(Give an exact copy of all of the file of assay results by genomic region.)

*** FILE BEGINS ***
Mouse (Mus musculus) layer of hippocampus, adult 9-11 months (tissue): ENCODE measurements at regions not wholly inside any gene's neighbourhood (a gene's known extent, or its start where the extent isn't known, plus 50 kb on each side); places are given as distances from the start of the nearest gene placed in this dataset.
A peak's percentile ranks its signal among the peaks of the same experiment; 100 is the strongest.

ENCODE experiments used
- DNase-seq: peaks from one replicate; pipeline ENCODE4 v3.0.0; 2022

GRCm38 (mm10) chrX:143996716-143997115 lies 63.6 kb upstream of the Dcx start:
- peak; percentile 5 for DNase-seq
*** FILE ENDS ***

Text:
Mouse (Mus musculus) layer of hippocampus, adult 9-11 months (tissue): ENCODE measurements at regions not wholly inside any gene's neighbourhood (a gene's known extent, or its start where the extent isn't known, plus 50 kb on each side); places are given as distances from the start of the nearest gene placed in this dataset.
A peak's percentile ranks its signal among the peaks of the same experiment; 100 is the strongest.

ENCODE experiments used
- DNase-seq: peaks from one replicate; pipeline ENCODE4 v3.0.0; 2022

GRCm38 (mm10) chrX:143996716-143997115 lies 63.6 kb upstream of the Dcx start:
- peak; percentile 5 for DNase-seq